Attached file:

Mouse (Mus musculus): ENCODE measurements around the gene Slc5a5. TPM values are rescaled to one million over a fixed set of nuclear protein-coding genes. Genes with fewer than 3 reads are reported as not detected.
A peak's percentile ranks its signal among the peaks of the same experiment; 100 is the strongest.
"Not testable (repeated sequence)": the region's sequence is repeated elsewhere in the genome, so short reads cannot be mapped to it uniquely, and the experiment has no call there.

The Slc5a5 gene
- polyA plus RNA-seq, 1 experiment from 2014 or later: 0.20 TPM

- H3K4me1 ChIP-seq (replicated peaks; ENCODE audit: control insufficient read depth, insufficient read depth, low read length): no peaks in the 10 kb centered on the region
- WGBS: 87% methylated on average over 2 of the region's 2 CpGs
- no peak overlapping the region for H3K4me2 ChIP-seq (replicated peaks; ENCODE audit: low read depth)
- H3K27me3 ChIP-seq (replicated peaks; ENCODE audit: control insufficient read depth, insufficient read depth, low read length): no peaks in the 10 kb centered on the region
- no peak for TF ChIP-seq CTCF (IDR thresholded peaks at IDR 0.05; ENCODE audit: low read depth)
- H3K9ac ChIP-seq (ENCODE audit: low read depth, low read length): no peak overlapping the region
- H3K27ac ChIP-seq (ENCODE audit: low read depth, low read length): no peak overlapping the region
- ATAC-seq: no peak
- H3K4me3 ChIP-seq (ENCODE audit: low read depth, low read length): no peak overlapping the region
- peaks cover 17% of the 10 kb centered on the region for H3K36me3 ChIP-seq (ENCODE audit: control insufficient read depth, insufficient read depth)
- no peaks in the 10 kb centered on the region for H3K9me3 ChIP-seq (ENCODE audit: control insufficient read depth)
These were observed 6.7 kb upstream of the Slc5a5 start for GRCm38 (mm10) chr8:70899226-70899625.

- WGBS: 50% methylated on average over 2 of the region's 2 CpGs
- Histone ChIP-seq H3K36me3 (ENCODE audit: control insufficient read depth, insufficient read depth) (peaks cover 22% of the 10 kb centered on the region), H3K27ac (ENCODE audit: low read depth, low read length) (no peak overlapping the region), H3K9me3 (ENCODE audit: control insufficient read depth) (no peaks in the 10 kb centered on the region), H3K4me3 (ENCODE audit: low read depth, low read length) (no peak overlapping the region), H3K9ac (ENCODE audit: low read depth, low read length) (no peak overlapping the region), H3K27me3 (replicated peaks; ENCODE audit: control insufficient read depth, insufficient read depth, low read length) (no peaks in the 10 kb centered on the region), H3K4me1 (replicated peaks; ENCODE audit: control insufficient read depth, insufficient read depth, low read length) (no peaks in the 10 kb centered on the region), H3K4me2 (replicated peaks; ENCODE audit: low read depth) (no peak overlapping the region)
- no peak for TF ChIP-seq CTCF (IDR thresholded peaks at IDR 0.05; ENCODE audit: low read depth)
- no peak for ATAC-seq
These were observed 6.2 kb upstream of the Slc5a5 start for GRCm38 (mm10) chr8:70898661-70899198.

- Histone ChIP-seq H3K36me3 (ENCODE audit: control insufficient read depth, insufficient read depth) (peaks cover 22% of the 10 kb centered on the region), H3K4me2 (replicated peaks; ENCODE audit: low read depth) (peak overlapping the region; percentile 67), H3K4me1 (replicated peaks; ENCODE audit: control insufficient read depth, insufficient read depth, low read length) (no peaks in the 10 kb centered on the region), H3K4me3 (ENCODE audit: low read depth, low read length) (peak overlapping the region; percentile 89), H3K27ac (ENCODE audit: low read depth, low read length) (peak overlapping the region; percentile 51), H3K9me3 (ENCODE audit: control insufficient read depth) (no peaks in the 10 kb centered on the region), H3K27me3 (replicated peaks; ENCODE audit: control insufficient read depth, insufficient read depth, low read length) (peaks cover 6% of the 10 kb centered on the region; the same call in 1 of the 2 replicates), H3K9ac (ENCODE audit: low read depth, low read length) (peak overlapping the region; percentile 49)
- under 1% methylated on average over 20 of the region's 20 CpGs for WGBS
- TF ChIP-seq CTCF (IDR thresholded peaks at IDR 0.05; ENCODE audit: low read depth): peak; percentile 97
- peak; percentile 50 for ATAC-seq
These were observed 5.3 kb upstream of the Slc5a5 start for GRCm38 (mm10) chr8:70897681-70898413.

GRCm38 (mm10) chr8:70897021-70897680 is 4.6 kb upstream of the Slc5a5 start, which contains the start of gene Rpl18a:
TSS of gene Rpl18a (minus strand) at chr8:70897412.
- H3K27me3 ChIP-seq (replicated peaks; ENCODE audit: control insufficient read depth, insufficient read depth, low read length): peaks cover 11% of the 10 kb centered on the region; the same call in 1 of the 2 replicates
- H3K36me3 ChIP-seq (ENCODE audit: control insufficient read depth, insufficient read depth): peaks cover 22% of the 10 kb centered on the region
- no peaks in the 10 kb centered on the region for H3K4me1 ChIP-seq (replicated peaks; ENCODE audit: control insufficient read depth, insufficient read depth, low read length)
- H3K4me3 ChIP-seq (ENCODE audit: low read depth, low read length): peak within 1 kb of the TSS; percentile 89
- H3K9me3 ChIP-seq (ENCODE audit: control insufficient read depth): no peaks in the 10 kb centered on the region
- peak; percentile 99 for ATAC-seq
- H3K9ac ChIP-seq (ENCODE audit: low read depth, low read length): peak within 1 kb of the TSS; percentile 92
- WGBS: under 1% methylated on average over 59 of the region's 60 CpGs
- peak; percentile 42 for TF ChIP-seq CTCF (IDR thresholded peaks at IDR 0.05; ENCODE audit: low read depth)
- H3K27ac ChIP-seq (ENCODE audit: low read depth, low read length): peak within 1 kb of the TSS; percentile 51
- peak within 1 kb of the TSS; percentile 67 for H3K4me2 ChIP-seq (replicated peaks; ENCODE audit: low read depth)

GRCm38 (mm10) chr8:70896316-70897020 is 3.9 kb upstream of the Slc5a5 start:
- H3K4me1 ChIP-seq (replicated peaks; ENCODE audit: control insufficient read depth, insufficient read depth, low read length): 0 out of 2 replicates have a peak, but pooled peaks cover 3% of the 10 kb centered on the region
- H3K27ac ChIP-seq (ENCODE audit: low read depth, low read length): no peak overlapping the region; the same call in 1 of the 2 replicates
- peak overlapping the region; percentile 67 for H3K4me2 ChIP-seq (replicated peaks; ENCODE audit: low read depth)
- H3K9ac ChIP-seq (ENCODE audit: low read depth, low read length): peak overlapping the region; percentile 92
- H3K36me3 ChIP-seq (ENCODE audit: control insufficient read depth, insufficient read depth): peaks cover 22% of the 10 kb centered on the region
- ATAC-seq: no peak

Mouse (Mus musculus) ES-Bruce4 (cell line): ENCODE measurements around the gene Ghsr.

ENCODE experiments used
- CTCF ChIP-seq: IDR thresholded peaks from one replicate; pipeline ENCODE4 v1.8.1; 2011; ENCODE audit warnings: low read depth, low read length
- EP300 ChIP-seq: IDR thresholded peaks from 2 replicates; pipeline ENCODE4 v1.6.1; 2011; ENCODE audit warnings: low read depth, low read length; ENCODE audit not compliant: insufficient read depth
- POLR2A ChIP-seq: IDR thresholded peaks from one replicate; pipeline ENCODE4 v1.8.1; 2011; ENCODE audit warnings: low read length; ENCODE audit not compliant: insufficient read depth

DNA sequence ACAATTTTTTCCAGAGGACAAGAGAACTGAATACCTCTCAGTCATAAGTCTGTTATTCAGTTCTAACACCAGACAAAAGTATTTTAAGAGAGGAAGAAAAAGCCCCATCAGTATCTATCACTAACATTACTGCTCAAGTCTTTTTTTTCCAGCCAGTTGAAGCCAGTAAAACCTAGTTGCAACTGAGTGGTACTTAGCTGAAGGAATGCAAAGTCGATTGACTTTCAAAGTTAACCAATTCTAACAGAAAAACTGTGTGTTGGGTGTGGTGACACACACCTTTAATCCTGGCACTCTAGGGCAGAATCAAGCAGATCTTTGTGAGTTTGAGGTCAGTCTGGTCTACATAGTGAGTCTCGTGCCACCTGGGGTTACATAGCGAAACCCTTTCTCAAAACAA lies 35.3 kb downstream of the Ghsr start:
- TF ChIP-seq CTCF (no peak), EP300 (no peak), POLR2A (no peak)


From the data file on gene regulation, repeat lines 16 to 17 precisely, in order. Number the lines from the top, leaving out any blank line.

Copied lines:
- no peaks in the 10 kb centered on the region for H3K9me3 ChIP-seq (ENCODE audit: control insufficient read depth)
These were observed 6.7 kb upstream of the Slc5a5 start for GRCm38 (mm10) chr8:70899226-70899625.